By Chip Wilson, founder of Lululemon Athletics.
From Fornes Magazine.
We live in a data-driven world.
From hiring decisions, to investments, to dating — it seems like all of life’s biggest decisions are now made on the basis of number-crunching algorithms.
Given our cultural bias toward quantifiable data, it can be tricky to trust decisions made based on your body’s own process for interpreting the information around you: your gut.
Intuition is big data for your body. It’s the result of your body’s own algorithms processing millions of data points that surround you every day. That’s why more than 40% of CEOs say they still make decisions based on intuition, despite having access to troves of empirical data.
Don’t get me wrong, data and analytics bring a lot to the business table. But there’s a balance to be struck between putting blind trust in computer-generated reports and learning to listen to the wealth of information conveyed through a good old-fashioned gut feeling.
The mechanics of the “gut check”
The warning bells you get about a shifty-seeming person or a dicey situation are the product of millions of years of evolution. Our intuition is our body’s way of signalling danger — or lack thereof — before our rational minds can explain it.
The problem is, in our hyper-rational culture, it can be very difficult to recognize what our guts are telling us. This is particularly true in a business context where quantifiable metrics rule and decision-makers who don’t understand customers’ subconscious psychological motives demand hard-and-fast evidence.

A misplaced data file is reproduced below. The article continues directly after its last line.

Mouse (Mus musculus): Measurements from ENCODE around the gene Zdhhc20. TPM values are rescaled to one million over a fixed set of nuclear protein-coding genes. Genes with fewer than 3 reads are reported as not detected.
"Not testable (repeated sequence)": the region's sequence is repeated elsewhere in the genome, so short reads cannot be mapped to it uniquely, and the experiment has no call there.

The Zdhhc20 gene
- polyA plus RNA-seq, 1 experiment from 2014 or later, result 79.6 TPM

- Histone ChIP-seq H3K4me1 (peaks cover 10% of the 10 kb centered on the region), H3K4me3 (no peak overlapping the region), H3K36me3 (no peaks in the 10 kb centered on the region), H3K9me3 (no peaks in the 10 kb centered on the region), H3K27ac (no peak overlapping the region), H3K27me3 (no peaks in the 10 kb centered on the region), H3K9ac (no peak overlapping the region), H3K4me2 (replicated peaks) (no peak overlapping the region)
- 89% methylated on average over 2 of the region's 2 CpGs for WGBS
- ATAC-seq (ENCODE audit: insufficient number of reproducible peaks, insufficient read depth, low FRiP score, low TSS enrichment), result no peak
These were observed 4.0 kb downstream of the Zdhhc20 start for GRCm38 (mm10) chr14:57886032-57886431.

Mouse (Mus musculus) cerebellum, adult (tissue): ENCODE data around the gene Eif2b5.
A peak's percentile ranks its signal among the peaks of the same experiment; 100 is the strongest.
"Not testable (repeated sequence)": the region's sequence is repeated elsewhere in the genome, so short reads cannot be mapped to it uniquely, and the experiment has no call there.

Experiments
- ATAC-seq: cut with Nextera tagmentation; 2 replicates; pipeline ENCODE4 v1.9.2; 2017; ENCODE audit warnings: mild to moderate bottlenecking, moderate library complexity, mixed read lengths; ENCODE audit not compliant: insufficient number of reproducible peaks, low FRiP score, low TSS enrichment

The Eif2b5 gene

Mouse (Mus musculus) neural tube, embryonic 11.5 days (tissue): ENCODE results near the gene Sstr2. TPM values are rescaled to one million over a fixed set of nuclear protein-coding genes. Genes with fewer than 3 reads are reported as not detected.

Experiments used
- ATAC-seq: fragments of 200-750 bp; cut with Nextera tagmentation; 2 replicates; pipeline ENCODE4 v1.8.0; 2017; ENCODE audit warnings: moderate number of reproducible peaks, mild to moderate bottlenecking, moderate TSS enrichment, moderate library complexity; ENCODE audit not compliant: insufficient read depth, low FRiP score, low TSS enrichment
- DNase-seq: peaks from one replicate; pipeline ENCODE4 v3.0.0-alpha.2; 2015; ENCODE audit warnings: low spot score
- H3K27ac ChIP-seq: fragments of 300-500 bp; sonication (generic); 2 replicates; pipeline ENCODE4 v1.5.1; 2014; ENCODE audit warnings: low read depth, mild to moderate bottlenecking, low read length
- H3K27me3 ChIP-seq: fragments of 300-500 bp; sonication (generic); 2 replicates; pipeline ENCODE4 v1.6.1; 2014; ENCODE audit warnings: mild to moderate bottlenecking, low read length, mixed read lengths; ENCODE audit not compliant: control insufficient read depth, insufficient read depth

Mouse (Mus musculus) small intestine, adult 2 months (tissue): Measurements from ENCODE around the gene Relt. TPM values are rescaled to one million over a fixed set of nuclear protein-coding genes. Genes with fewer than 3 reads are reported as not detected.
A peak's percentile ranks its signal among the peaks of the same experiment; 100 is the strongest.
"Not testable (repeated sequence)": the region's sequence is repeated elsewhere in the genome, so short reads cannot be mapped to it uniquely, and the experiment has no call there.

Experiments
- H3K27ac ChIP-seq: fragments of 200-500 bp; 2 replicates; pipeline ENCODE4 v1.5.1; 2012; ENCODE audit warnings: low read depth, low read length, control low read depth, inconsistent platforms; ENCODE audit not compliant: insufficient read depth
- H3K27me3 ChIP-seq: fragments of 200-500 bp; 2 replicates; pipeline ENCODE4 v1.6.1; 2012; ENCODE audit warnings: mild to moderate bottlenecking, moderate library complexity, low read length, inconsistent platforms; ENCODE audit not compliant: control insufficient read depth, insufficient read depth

One challenge in recognizing the value of your body’s feedback loop is that it’s highly individual. Some people get headaches, others tense shoulders. For me, there’s a tightening in the pit of my stomach that tells me when something’s wrong — although I haven’t always listened to it.
Looking back at my youth, I can see many times I ignored my body’s signals and things ended badly — from having “friends” who turned out to lack integrity to being sold products that proved unreliable.
As I got older, the consequences of not trusting my inner alarm system became much more costly. When I first started lululemon and identified yoga as an emerging trend, I didn’t encounter any internal resistance at all — even when I hired athletes instead of experienced executives to get our brand off the ground. Back then, it was the absence of this gut feeling that gave me the green light.
But shortly after the company went public, that started to change. I’d get knots in my stomach when the board of directors brought in expensive consultants to review our product design process — something we already excelled at, which was reflected in our profits.
In 2011, I realized printed leggings were going be a huge trend, long before they became the wardrobe staple they are today. But when it dawned on me that colleagues were still stuck in the past—focused on existing top sellers rather than skating to where the “puck was going”—I got an ugly feeling in my stomach.
Gut reactions like these signalled some real unease about the way the company was being run — and the mindset of people in positions of power. But I deferred to their business expertise, instead of paying attention to ever-increasing tension in my gut. It turned out that sitting back on the printed leggings trend is what allowed lululemon’s competition — Nike, Under Armour, Athleta, etc. — to catch up to us.
How to give your gut legitimacy